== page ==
How did we get here? I can barely even type the words that will encapsulate our collective future: President Donald Trump. Even now, I have a visceral reaction to typing out those words. But, that is enough about my emotions. This piece is not about my personal distress over the election of Donald Trump. I know a number of good people who voted for Trump. I do not want to alienate them; I do not want to argue with them. Rather, I want to understand their position. Moreover, as a historian, I want to unpack how we got to this place so that we can learn from the historical factors at play.
Donald Trump spent half as much money and had far less official infrastructure for voter turnout than Hillary Clinton, but he still won the election. Trump won fifty-one percent of voters without a high school diploma. He gained the rural vote by sixty-two percent and the suburban vote by fifty percent. Fifty-three percent of men backed Trump and fifty-eight percent of white voters went for Trump. One of the few people to predict a Trump win was historian Allan Lichtman. Lichtman, who was also my PhD advisor, explains Trump’s victory as being a result of the larger forces that shape American politics. According to Lichtman, presidential elections are primarily a referendum on the performance of the party in power. Despite President Obama’s strong approval ratings, the American people wanted a change from the Democratic Party’s leadership.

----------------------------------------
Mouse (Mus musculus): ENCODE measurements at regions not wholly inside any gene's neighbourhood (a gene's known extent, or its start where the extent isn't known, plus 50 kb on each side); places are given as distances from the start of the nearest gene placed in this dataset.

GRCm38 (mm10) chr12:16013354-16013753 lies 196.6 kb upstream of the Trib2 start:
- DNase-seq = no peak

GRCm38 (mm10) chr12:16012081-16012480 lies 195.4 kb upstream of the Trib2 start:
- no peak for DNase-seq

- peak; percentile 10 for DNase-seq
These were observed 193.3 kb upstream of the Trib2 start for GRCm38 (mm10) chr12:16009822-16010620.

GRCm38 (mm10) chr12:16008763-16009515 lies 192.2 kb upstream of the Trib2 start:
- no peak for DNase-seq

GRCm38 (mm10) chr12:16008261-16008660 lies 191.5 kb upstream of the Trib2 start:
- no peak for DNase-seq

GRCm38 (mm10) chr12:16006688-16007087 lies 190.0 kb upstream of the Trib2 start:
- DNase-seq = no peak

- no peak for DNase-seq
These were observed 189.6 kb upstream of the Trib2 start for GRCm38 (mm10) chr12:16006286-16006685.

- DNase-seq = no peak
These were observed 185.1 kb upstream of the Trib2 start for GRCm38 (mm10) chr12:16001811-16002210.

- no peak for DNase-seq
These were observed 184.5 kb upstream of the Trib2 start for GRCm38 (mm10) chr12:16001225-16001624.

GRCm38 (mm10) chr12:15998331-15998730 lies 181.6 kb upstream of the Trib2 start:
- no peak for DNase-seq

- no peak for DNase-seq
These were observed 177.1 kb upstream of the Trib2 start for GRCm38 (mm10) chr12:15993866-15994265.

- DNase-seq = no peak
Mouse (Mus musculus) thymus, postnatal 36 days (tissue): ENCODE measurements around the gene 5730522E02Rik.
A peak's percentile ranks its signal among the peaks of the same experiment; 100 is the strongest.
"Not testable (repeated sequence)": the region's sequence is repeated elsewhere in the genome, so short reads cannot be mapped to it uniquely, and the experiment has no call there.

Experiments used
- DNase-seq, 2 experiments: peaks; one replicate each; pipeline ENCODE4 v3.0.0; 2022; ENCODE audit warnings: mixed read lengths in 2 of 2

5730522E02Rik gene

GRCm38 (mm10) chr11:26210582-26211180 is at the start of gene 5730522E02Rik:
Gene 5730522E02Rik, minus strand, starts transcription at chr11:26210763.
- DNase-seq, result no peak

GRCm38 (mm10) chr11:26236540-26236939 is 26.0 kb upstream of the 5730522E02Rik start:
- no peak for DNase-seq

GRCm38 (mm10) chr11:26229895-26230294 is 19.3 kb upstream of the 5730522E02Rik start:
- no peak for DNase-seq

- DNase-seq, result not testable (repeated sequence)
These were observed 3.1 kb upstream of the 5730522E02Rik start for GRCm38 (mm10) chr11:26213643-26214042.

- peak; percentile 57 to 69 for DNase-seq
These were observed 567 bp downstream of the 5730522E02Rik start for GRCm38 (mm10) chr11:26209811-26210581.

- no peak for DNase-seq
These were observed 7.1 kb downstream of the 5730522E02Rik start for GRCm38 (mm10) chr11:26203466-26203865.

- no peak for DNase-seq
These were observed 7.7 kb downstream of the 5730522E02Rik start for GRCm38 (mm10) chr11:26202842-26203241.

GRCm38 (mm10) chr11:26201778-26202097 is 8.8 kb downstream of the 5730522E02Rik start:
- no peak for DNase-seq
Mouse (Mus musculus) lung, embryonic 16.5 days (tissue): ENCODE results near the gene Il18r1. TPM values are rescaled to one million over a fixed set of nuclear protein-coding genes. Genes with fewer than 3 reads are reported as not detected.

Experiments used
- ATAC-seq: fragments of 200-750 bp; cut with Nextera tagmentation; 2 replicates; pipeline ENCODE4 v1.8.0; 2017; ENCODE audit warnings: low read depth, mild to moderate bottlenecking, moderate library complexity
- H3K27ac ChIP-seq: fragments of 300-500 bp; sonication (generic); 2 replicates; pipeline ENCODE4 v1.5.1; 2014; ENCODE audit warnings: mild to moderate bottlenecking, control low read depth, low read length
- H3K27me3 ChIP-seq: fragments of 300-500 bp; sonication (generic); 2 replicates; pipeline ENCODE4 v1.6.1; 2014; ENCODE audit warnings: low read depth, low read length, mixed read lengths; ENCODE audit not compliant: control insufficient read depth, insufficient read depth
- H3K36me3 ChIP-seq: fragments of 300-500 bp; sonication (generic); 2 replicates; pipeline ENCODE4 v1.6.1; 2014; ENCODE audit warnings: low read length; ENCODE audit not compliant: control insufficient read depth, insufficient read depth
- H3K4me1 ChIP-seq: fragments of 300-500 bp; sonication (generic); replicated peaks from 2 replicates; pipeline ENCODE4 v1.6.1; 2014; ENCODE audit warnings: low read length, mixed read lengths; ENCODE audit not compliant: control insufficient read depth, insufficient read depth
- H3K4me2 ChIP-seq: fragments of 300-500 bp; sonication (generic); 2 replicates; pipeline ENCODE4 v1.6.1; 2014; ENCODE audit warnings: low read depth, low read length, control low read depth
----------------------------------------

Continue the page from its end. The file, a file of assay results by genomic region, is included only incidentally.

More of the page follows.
Others have called Trump’s win a populist insurgency. For instance, in an article published the day after the election, the New York Times describes Trump’s victory as the “rise of white populism.” As well, for a recent article in Salon, Jonathan Matthew Smucker asserts that Trump’s triumph marks the ascendancy of right-wing populism  But is Trump really a “populist”? And, just what is populism anyways? As Smucker puts it, populism usually involves living in a time “when political authority is no longer seen as legitimate by most people.” For Smucker, and others, populism is a broad movement that calls for the common people to come together to revolt against the establishment and various elites. While this definition might give us a general sense of the Trump phenomenon, it is still too expansive for helping us unwrap the various layers that underpin the populist impulse.